Albion College Collaborates with Harrington Elementary on Freshwater Literacy

A state MiSTEM grant facilitates the introduction of new K-5 lessons in 2023.

June 22, 2022

The Kalamazoo River at the Whitehouse Nature Center is a short walk from Harrington Elementary School.

Thanks to a recent grant from the Department of Environment, Great Lakes and Energy of the State and the MiSTEM NetworkAlbion College is partnering with Marshall Public Schools (MPS) to develop a curriculum for Harrington Elementary School that will teach basic grade-level concepts in freshwater literacy to students in kindergarten through 5th grade.

Starting in January, with lesson plans for the classroom and outdoors created this summer and fall, the WaterSmarts project will engage up to 16 MPS teachers and 300 students in problem-based learning, places and projects. With a focus on the nearby Kalamazoo River, students will learn the vital importance of groundwater through concepts that match their grade levels and are linked to state standards in science and social studies.

“Encouraging community members, especially children, to interact with their natural environment was the biggest motivation for me,” says Dr. Joe Lee-Cullin, assistant professor of earth and environment at Albion College, who is currently developing the program with Albion. education students Sarah Stockton, ’23, Mason Darden, ’23, and Mikayla England, ’24. “I think it’s especially important to have conversations about groundwater, which a lot of people never think about,” says Lee-Cullin. “Groundwater plays such an important role in our daily lives as the main freshwater resource we depend on, not just in our homes, but in all industries, from agriculture to textiles.”

Dr. Ellen Wilch, currently an administrative assistant in the College’s Department of Earth and Environment and a former hydrologist, educator and groundwater consultant, co-wrote the grant proposal and emphasizes its community-building components. community in addition to basic student learning. results. She mentions that the Albion NAACP Branch, Albion District Library, Albion Big Read, and the College’s Center for Sustainability and Environment have all expressed interest in collaborating in the coming months.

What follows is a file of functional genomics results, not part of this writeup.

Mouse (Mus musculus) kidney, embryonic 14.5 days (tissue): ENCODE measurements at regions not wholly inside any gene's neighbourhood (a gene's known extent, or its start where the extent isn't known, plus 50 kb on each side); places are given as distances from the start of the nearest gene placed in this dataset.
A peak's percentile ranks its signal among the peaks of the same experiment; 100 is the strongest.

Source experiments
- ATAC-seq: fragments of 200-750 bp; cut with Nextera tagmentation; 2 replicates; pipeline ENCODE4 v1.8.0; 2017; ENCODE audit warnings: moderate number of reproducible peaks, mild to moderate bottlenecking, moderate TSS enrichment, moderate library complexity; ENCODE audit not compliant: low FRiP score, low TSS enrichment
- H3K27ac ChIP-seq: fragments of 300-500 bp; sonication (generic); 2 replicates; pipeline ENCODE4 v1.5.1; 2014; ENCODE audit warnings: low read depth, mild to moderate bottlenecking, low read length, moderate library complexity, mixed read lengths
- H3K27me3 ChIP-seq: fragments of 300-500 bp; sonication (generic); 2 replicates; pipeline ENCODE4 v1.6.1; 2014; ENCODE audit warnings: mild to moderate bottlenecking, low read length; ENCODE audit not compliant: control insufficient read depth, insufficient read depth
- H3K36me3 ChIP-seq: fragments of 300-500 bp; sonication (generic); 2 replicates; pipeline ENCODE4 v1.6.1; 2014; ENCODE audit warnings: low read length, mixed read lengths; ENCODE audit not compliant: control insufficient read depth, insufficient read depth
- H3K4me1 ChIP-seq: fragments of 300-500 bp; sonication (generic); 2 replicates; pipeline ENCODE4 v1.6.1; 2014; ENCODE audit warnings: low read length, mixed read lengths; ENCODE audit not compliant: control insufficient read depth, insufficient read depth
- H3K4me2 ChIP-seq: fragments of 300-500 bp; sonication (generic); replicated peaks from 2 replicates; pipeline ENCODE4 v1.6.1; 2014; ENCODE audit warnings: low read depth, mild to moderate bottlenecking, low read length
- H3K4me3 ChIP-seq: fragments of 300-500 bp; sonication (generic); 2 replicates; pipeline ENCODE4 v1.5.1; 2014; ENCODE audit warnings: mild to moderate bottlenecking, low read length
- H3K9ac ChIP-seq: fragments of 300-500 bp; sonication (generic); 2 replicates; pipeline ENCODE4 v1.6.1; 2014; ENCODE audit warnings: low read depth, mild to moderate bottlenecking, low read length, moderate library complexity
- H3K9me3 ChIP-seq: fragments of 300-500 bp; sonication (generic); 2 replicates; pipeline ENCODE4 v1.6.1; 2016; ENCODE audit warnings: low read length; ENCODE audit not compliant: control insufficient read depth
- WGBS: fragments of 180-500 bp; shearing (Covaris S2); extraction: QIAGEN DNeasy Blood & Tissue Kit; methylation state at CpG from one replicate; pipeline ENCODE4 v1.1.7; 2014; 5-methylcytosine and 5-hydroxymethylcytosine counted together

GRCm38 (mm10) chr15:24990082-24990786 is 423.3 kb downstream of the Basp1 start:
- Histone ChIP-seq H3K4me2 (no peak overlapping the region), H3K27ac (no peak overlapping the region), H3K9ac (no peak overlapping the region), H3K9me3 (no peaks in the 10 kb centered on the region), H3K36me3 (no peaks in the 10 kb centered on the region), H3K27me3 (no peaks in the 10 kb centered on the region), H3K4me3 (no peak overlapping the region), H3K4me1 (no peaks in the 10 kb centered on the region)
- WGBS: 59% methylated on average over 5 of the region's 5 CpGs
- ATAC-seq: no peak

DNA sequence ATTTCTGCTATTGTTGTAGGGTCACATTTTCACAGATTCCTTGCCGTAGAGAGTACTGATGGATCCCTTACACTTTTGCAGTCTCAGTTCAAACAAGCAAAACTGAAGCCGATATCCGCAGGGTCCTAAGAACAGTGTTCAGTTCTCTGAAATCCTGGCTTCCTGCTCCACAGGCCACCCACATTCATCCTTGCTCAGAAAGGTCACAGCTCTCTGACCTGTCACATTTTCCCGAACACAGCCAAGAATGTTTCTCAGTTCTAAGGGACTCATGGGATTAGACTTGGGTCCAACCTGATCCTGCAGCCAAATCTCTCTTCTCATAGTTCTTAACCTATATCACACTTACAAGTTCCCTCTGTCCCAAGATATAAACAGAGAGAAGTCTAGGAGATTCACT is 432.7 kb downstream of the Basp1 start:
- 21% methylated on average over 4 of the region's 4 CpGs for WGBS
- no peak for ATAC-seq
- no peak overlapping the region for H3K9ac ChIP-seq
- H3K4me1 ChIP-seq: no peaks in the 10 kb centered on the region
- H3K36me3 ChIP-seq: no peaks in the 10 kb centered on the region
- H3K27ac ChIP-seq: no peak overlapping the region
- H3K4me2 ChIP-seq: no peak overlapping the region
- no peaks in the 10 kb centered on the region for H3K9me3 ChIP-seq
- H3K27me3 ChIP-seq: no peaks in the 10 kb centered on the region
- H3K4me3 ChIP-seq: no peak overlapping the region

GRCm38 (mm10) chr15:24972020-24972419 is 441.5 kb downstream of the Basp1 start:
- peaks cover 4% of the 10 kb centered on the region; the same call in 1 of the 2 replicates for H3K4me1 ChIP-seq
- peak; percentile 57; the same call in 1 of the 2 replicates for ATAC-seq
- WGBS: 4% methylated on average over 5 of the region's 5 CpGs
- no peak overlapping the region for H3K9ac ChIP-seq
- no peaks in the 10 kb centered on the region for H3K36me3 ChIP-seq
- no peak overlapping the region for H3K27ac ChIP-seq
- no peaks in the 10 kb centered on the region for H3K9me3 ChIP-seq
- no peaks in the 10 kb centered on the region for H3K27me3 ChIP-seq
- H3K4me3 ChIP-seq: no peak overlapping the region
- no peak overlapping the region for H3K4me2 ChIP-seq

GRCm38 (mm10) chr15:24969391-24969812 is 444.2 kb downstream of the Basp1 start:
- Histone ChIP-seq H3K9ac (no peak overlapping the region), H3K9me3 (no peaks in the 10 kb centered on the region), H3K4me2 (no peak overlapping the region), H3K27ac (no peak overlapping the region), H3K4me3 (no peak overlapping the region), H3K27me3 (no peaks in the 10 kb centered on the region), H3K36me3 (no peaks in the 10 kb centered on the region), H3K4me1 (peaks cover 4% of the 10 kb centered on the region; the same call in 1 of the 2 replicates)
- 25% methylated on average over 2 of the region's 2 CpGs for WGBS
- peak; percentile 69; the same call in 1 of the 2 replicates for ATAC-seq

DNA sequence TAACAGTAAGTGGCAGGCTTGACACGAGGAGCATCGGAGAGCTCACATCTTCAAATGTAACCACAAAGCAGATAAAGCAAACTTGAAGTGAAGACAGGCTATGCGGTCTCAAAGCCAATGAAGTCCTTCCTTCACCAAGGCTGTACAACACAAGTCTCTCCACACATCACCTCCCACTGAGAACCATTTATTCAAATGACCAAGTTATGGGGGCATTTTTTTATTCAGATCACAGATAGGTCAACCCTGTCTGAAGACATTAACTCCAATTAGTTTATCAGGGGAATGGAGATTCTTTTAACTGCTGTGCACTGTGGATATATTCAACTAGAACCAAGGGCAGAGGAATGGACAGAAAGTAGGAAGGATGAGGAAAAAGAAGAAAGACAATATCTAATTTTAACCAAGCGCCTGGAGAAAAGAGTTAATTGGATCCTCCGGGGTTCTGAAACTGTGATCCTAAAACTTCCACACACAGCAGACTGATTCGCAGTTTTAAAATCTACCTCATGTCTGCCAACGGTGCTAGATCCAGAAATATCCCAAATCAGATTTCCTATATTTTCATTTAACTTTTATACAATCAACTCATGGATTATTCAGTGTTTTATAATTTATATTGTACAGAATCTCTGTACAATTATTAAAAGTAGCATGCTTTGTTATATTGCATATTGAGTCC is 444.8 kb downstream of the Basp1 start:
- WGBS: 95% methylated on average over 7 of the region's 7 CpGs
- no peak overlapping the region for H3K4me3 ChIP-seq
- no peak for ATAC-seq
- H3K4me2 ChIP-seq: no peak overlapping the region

“We do our part to establish partnerships between the school and the community. For example, I think it will be really interesting to do some local history,” says Wilch, citing Albion’s 19th-century identity as an industrial town. But it also describes the current connections that the grant will foster. “Marshall is just a bit downriver from Albion, and there needs to be more ways to build community between Albion and Marshall. We have a common history of being Kalamazoo River towns; we share that history.

In weekly lessons from January to May 2023, the foundational learning established in Harrington classrooms during the winter months will move outside in the spring. Along with regular trips down the Kalamazoo River via the College’s Whitehouse Nature Center next door, trips to a working watermill, a nearby fish hatchery, and Lake Michigan are scheduled.

“It’s an exciting opportunity. Albion students are fortunate to have a beautiful freshwater resource right outside their school door,” says Harrington co-director Karyn Hall. “With so much emphasis on reading and math in the mainstream curriculum, it’s important for our students to deliver strong science lessons. I hope this will spark an interest in learning about the environment we live in and create a love for nature and its preservation that students may not have had before.

Zooming out to groundwater, this spark of learning is indeed the overriding goal.

“Kids are always curious when you give them the opportunity to be,” says Lee-Cullin. “Hopefully we have a strong and fun curriculum that can be passed on and used by teachers across all MPSs. Preparing for a future that will almost certainly bring water crises is of the utmost importance. education of a subject is a key step in solving large-scale problems in society.

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